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Media continues to ignore impeachment polling

On November 7, Dan Froomkin wrote in a column for The Washington Post's website:

Back in June, Zogby asked Americans if they agreed or disagreed with the following question:

"If President Bush did not tell the truth about his reasons for going to war with Iraq, Congress should consider holding him accountable through impeachment."

An astonishing 42 percent of Americans agreed. (I wrote about that in my July 6 column.)

Since then, no news organizations has [sic] expressed any curiosity, and no polling company has decided to ask the question on its own.

But , a group urging Congress to launch a formal investigation into whether President Bush has committed impeachable offenses in connection with the Iraq war, keeps asking.

In October, they commissioned Ipsos Public Affairs to ask a similar question. That poll found that 50 percent of Americans agreed.

Now, a new Zogby poll commissioned by the group finds that a clear majority -- 53 percent of Americans -- agree with the statement.

Since Froomkin's online column, news organizations have continued their steadfast refusal to report the results of a poll that shows that the majority of Americans think Bush should be impeached if he did not tell the truth about going to war with Iraq. Only five news reports available on Nexis mention the latest Zogby poll: the Froomkin column, an Investor's Business Daily editorial, a column in the University of Massachusetts student newspaper, a "Potpourri" feature in West Virginia's Charleston Gazette, and a column in the San Diego Union-Tribune.

In a November 13 column, Washington Post ombudsman Deborah Howell addressed reader requests for the Post to conduct its own polls to measure public support for impeachment:

First, there was a swarm to me and to Post Polling Editor Richard Morin asking that The Post do a poll on whether President Bush should be impeached. Whoa. Since we get mail all the time saying that we are biased against Bush or are in his back pocket, why would The Post want to do that? The question many demanded that The Post ask is biased and would produce a misleading result, Morin said; he added that the campaign was started by

But Howell's defense doesn't ring true. Her reference to complaints that the Post is "biased against Bush or are in his back pocket" is simply an irrelevant dodge; it has nothing to do with the question. It's simply the same tired and lazy strategy that news organizations often fall back on in the face of criticism: saying, essentially: hey, both sides complain, so we must be doing everything right.

Further, Howell didn't explain how "the question many demanded the Post ask is biased," she just asserted it (attributing the assertion to Morin). But how would it be biased? Surely it must be possible to design a poll question to measure the public's support for impeachment that isn't "biased." After all, the Post did it repeatedly when there was a Democratic president.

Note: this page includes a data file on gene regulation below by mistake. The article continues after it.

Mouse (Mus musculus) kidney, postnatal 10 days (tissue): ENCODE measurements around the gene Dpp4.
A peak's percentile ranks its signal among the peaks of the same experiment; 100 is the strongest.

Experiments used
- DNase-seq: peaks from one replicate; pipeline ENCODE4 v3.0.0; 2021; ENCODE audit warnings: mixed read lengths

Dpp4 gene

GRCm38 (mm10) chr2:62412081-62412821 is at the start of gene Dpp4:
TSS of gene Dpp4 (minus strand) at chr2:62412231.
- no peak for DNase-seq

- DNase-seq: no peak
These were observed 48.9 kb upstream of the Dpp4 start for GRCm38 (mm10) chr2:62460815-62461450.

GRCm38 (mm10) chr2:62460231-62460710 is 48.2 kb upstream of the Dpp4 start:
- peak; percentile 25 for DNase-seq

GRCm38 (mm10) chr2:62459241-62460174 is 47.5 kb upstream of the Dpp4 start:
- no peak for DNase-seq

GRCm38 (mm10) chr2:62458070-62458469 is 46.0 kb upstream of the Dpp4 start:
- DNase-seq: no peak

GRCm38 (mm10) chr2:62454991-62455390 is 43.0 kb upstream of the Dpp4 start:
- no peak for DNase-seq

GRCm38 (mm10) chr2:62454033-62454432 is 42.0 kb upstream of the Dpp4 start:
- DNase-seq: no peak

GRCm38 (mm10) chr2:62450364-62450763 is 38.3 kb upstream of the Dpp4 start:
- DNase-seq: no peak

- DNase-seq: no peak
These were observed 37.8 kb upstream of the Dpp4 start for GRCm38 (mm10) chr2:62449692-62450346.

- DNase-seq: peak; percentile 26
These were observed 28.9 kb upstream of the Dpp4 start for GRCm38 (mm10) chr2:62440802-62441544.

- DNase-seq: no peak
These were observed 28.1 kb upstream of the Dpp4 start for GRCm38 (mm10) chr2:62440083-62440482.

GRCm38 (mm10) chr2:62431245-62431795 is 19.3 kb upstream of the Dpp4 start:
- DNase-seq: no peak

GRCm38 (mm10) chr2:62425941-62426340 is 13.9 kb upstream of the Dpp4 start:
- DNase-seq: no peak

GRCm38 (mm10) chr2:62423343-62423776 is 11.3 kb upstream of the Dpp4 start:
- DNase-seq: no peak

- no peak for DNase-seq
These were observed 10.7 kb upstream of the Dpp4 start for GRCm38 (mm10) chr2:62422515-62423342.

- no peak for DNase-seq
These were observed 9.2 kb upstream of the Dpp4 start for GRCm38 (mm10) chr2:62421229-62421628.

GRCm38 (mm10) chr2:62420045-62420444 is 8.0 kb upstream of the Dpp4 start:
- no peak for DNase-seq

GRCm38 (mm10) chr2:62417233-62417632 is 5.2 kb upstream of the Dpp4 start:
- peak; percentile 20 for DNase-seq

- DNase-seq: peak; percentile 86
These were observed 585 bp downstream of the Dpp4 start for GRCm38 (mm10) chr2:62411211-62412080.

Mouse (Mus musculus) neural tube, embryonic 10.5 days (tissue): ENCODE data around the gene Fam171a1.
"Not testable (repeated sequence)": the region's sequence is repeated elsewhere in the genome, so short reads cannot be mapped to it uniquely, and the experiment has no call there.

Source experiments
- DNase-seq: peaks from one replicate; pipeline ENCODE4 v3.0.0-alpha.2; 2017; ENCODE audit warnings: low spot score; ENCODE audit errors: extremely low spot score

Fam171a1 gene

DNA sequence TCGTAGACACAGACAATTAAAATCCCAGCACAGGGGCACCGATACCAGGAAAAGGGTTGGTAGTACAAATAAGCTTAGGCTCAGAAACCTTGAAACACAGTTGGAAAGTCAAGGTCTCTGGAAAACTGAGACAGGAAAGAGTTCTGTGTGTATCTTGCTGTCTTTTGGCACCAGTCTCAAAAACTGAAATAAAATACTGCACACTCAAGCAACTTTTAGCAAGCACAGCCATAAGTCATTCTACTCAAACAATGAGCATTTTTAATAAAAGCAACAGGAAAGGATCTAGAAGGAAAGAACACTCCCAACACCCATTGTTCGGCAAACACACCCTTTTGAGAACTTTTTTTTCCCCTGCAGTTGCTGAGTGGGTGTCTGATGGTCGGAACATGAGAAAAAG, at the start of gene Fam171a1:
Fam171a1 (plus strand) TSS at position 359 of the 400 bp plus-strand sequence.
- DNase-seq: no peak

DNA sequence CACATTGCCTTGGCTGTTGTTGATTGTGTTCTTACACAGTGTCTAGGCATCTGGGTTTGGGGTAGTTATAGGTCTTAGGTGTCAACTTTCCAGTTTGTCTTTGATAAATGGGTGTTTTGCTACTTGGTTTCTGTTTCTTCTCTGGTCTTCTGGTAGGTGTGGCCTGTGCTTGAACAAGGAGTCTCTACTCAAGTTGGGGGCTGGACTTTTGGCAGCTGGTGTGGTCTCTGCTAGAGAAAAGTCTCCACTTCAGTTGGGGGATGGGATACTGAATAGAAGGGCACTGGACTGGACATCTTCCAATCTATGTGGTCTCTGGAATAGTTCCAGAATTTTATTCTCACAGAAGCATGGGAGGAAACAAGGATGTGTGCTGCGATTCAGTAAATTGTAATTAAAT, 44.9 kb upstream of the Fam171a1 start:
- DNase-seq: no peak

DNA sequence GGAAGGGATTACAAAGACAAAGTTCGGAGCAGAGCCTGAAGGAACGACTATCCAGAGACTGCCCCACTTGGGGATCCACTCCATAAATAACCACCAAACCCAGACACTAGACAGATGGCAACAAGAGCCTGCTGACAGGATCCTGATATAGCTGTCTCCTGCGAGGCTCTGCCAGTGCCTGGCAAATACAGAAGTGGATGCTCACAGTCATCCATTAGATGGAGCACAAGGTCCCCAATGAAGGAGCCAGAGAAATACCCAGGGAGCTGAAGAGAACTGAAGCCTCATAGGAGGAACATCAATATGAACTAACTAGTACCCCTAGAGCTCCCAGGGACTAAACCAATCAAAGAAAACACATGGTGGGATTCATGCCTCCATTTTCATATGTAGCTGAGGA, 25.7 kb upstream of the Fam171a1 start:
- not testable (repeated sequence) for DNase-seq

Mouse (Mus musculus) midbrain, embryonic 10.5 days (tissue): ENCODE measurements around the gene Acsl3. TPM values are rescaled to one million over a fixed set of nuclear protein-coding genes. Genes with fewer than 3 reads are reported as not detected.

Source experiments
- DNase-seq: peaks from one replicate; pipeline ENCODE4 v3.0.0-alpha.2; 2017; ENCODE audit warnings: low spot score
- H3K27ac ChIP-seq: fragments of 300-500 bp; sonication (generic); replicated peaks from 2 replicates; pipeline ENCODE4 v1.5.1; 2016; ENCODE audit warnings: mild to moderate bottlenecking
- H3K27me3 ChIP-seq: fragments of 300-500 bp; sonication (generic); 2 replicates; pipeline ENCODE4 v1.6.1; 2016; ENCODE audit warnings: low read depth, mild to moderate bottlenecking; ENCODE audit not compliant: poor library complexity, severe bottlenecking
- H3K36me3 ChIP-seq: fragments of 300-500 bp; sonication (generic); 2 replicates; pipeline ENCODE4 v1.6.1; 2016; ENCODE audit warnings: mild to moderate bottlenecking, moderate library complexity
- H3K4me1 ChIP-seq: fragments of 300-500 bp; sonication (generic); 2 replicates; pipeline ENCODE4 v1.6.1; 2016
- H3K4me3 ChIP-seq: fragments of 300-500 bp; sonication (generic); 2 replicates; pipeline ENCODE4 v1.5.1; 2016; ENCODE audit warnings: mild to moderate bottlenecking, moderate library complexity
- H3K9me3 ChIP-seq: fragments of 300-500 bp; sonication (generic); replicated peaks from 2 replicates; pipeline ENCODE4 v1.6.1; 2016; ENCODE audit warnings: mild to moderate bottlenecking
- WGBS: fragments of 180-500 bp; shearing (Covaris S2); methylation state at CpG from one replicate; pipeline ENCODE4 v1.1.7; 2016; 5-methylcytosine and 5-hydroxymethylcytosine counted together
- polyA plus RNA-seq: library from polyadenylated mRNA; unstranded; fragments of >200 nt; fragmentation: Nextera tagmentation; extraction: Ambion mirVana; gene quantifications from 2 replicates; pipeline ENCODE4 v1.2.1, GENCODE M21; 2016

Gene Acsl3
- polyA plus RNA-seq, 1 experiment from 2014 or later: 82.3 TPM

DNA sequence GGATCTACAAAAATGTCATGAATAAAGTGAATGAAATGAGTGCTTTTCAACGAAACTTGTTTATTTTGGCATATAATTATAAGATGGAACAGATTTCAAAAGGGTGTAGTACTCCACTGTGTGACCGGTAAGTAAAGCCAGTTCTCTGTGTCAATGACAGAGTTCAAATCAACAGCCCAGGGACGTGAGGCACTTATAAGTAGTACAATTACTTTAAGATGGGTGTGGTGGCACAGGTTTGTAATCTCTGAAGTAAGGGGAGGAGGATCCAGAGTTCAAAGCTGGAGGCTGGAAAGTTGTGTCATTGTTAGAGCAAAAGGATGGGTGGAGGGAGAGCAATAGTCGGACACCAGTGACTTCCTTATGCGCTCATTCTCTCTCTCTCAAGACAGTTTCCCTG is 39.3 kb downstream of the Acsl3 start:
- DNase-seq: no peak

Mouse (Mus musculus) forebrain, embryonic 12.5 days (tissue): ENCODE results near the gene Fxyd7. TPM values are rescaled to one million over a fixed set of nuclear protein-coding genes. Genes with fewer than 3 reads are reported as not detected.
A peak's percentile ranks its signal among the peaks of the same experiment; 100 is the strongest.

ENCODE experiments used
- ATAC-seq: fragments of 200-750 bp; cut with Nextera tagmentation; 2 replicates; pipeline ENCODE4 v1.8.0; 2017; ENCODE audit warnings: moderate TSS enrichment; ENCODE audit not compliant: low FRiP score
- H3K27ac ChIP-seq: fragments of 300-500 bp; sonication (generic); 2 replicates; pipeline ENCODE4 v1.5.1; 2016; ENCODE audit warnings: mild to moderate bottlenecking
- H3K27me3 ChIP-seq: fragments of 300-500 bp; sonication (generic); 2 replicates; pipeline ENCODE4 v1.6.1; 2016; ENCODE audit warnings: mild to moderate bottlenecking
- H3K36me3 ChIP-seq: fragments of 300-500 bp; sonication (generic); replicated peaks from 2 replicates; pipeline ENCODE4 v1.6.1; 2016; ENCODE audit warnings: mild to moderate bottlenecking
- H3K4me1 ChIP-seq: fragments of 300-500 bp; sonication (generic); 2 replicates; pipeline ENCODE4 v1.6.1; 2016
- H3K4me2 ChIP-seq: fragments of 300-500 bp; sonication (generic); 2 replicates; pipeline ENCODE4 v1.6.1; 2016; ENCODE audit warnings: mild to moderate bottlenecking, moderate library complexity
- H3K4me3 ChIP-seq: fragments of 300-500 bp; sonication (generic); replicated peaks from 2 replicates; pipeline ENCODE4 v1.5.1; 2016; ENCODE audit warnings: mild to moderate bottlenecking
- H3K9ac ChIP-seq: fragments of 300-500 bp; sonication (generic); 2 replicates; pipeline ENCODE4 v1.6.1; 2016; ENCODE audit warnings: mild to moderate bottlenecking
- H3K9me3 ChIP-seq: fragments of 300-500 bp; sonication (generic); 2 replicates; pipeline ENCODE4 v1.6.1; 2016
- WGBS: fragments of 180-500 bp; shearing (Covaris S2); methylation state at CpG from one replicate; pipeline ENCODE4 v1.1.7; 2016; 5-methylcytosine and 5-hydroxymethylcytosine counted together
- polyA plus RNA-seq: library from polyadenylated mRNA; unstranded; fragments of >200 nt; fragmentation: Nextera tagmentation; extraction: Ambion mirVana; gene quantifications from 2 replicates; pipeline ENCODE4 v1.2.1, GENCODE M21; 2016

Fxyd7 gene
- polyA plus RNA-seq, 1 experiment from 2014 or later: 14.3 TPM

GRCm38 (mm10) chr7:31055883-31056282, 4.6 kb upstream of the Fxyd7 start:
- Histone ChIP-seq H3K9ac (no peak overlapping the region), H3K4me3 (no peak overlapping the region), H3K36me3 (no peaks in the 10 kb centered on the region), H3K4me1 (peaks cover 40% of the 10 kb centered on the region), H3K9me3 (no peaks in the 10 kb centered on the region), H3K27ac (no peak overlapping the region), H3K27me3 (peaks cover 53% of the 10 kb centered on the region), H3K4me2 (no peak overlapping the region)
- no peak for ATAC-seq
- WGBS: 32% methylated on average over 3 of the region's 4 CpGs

For example, A January 1998 Post poll conducted just days after the first revelations of Clinton's relationship with Monica Lewinsky asked the following questions:

"If this affair did happen and if Clinton did not resign, is this something for which Clinton should be impeached, or not?"

"There are also allegations that Clinton himself lied by testifying under oath that he did not have an affair with the woman. If Clinton lied in this way, would you want him to remain in office as president, or would you want him to resign the presidency?"

"If Clinton lied by testifying under oath that he did not have an affair with the woman, and he did not resign, is this something for which Clinton should be impeached, or not?"

Morin was the Post's polling director at the time, and he wrote the January 26, 1998, article reporting the poll results.

How is "If the president did not tell the truth about the Iraq war, should he be impeached?" a more biased question than the questions the Post -- under Morin's direction -- asked in 1998? They take precisely the same format: If X is true, should the president be impeached?

Howell owes readers more than flippant responses and broad assertions that the Post can't ask such questions because they are "biased"; she owes readers an explanation of why such questions can be asked about Democratic presidents but not Republican presidents. And she owes readers an explanation of why the Post won't report the Zogby polling results. After all, a June 3, 2002, Post article -- written by the very same Richard Morin that Howell cited -- described Zogby International as:

... among the most visible private survey companies in the country. Its client list includes congressional candidates from both parties as well as Microsoft and Cisco Systems, the U.S. Census Bureau, Chrysler Corp., State Farm Insurance, USA Today, the New York Post, Gannett News Service, St. Louis Post-Dispatch and the Fox Television Network.